Theo van Doesburg
Theo van Doesburg was a Dutch artist, who practiced painting, writing, poetry and architecture. He is best known as the founder and leader of De Stijl.
Theo van Doesburg was born Christian Emil Marie Küpper on 30 August 1883, in Utrecht, the Netherlands, as the son of the photographer Wilhelm Küpper (nl) and Henrietta Catherina Margadant. After a short training in acting and singing he decided to become a painter. He always regarded his stepfather, Theodorus Doesburg, to be his natural father, so that his first works are signed with Theo Doesburg, to which he later added the insertion "van".
His first exhibition was in 1908. From 1912 onwards, he supported his works by writing for magazines. He considered himself to be a modern painter, at that time, although his early work is in line with the Amsterdam Impressionists and is influenced by Vincent van Gogh, both in style and subject matter. This suddenly changed in 1913 after reading Wassily Kandinsky's Rückblicke, in which he looks back at his life as a painter from 1903–1913. It made him realize there was a higher, more spiritual level in painting that originates from the mind rather than from everyday life, and that abstraction is the only logical outcome of this. It was already in 1912 that Van Doesburg was criticizing Futurism in an art article in Eenheid no. 127, on 9 November 1912, because "The mimetic expression of velocity (whatever its form may be: the aeroplane, the automobile, and so on) is diametrically opposed to the character of painting, the supreme origin of which is to be found in inner life". On 6 November 1915, he wrote in the same journal: "Mondrian realizes the importance of line. The line has almost become a work of art in itself; one can not play with it when the representation of objects perceived was all-important. The white canvas is almost solemn. Each superfluous line, each wrongly placed line, any color placed without veneration or care, can spoil everything—that is, the spiritual".
Van Doesburg had other activities apart from painting and promoting De Stijl: he made efforts in architecture, designing houses for artists, together with Georges Vantongerloo and Sophie Taeuber-Arp he designed the decoration for the Café Aubette in Strasbourg. Together with El Lissitzky and Kurt Schwitters, Van Doesburg pioneered the efforts to an International of Arts in two congresses held in Düsseldorf and Weimar, in 1922. A geometrically constructed alphabet Van Doesburg designed in 1919 has been revived in digital form as Architype Van Doesburg. This typeface anticipates similar later experimentation by Kurt Schwitters in his typeface Architype Schwitters. In the mid 1920s, Van Doesburg worked together with Schwitters and the artist Kate Steinitz to produce a series of children's fairy-tale books that featured unusual typography, including Hahnepeter (Peter the Rooster, 1924), Die Märchen vom Paradies (The Fairy Tales of Paradise, 1924–25), and Die Scheuche (The Scarecrow, 1925).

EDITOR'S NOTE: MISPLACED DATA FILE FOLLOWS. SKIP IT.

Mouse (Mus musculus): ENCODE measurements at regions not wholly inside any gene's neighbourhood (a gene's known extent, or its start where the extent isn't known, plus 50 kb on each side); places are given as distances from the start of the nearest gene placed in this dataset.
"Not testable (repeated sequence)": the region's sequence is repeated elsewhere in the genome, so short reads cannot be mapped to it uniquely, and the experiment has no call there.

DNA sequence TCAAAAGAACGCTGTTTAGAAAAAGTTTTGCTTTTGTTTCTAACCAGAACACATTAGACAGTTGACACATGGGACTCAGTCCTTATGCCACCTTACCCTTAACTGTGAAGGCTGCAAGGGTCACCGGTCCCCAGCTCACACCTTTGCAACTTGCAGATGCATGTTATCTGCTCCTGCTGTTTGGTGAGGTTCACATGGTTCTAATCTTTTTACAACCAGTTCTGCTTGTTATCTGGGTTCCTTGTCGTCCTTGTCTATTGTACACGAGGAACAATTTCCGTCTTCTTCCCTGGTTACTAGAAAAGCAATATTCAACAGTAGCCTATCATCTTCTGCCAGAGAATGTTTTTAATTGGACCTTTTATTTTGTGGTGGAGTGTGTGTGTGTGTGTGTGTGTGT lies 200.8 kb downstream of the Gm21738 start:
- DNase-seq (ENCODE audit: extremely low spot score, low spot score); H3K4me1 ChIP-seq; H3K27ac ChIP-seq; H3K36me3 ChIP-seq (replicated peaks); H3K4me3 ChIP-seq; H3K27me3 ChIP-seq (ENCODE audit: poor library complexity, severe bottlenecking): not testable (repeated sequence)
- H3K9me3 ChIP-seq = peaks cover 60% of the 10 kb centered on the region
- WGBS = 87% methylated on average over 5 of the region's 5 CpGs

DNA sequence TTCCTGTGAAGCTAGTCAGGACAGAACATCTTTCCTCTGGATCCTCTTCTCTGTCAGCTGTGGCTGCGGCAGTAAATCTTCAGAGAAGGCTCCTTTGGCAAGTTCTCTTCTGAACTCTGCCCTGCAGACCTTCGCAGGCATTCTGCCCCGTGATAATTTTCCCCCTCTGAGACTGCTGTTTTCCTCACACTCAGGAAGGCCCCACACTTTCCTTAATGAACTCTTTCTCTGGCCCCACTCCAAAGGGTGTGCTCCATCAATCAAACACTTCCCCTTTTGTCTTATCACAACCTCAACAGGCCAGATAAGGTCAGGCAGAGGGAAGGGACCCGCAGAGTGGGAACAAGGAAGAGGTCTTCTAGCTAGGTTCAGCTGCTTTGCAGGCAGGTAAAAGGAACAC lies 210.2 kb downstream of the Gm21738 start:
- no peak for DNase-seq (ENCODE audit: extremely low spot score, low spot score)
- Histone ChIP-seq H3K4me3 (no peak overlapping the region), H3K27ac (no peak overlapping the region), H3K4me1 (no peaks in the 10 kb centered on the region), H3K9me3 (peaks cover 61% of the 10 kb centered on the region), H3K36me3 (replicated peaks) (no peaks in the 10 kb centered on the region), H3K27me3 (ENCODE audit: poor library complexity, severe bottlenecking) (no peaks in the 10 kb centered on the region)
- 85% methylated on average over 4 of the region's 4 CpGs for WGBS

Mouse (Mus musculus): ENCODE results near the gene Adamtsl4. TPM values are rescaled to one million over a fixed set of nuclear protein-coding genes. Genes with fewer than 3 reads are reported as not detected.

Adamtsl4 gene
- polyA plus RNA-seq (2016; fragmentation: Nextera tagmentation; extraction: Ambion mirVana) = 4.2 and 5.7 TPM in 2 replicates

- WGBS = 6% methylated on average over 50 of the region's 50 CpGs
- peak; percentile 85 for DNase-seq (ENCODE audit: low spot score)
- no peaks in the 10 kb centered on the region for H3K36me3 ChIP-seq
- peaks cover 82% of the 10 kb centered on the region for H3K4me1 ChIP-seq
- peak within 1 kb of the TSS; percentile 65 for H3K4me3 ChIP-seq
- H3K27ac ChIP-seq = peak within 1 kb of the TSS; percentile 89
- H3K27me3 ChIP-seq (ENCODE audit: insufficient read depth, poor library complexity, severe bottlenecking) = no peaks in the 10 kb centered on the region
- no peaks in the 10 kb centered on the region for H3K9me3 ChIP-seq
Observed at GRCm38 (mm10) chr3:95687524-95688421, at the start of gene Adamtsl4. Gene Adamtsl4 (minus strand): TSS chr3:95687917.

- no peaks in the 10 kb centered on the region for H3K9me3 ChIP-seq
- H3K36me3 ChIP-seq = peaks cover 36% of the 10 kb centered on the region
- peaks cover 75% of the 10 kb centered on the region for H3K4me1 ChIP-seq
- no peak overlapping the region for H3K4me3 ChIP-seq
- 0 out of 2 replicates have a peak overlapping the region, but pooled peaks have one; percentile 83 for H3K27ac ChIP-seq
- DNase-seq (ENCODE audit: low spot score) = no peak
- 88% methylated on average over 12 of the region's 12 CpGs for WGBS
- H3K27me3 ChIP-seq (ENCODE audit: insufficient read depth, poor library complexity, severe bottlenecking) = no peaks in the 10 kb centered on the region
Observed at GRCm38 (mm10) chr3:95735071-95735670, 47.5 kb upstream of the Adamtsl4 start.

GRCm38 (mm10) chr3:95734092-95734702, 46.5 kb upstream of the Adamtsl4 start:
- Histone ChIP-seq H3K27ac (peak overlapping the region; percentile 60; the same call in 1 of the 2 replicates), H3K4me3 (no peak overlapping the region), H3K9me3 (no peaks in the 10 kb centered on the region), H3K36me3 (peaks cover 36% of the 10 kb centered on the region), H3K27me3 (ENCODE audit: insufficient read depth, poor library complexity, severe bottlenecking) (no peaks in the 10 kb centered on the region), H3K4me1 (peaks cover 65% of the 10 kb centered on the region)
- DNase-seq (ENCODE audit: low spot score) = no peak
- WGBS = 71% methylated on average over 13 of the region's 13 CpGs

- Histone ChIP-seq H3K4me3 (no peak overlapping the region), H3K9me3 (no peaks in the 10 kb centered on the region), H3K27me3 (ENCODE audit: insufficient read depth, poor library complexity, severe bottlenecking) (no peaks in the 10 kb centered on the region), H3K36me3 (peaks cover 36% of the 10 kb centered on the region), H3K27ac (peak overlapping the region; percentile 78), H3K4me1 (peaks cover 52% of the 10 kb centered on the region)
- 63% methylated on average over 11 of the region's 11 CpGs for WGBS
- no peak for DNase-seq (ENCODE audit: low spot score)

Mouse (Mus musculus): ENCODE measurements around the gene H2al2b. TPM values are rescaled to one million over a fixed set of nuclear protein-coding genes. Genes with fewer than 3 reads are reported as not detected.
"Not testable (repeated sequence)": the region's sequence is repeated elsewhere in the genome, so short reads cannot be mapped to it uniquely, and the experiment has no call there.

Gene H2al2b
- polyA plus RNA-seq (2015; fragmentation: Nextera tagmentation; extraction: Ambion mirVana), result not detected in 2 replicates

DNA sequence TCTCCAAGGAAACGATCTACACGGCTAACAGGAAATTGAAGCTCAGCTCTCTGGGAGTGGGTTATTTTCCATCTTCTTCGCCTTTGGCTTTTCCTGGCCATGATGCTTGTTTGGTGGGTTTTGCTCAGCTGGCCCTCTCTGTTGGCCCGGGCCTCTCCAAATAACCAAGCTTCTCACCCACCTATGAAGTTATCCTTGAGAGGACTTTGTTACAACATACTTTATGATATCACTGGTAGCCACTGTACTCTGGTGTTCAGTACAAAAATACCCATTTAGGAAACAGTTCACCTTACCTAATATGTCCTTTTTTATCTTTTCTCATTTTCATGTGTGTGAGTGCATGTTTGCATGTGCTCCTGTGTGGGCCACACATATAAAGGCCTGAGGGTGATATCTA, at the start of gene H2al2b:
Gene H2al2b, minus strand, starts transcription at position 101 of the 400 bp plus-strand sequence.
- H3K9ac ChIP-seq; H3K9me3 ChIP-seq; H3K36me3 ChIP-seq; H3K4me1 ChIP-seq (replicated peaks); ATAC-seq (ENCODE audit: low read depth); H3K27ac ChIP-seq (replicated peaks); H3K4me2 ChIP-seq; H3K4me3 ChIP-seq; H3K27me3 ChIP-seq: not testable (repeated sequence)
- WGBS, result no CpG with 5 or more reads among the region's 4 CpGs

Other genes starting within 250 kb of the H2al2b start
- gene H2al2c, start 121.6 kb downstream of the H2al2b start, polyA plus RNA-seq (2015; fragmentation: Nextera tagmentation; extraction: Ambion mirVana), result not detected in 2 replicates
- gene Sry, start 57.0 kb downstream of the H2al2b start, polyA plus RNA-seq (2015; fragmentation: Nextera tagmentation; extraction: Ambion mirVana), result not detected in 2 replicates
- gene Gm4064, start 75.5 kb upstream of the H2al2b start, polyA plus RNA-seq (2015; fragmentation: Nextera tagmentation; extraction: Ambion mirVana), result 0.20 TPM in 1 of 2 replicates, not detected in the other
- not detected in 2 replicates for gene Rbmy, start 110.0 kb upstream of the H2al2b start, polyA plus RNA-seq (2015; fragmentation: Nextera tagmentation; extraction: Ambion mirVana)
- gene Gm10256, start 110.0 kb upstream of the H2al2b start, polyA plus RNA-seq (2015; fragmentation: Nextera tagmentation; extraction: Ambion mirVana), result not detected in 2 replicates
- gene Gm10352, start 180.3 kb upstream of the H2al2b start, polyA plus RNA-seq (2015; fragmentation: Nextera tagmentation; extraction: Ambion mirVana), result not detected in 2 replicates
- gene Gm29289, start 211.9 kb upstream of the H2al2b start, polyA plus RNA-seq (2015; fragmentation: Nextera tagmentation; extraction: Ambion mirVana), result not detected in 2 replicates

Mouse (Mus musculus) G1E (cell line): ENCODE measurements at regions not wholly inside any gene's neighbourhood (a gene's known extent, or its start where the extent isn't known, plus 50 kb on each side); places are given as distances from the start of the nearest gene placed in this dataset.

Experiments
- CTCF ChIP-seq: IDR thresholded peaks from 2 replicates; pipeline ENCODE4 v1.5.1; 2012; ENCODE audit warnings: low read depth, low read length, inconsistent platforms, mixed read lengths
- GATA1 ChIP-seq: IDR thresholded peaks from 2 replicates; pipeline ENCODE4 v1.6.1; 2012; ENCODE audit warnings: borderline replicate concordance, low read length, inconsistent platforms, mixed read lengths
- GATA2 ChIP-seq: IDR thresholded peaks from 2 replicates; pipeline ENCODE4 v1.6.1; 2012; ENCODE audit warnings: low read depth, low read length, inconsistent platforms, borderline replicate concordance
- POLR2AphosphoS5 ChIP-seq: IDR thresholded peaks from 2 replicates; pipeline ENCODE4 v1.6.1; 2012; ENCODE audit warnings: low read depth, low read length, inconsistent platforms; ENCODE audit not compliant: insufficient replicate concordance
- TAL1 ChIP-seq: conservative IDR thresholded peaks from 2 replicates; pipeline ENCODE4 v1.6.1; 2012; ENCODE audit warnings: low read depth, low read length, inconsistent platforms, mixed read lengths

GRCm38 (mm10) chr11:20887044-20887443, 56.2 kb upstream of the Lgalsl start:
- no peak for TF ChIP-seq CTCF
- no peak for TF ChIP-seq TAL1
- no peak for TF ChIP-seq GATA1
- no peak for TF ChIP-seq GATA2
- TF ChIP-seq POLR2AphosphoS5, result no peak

Van Doesburg also kept a link with DADA, publishing the magazine Mécano under the heteronym of I. K. Bonset (possibly an anagram of "Ik ben zot", Dutch for "I am foolish"). He also published Dada poetry under the same name in De Stijl. Under a second pseudonym, Aldo Camini, he published anti-philosophical prose, inspired by the Italian representative of Metaphysical art, Carlo Carrà. In these works of literature, he heavily opposed individualism (and thus against the movement of the Tachtigers, realism, and psychological thinking). He sought for a collective experience of reality. His conception of intensity had much in common with Paul van Ostaijen's conception of dynamiek. He wanted to strip words of their former meaning, and give them a new meaning and power of expression. By doing this, he tried to evoke a new reality, instead of describing it.
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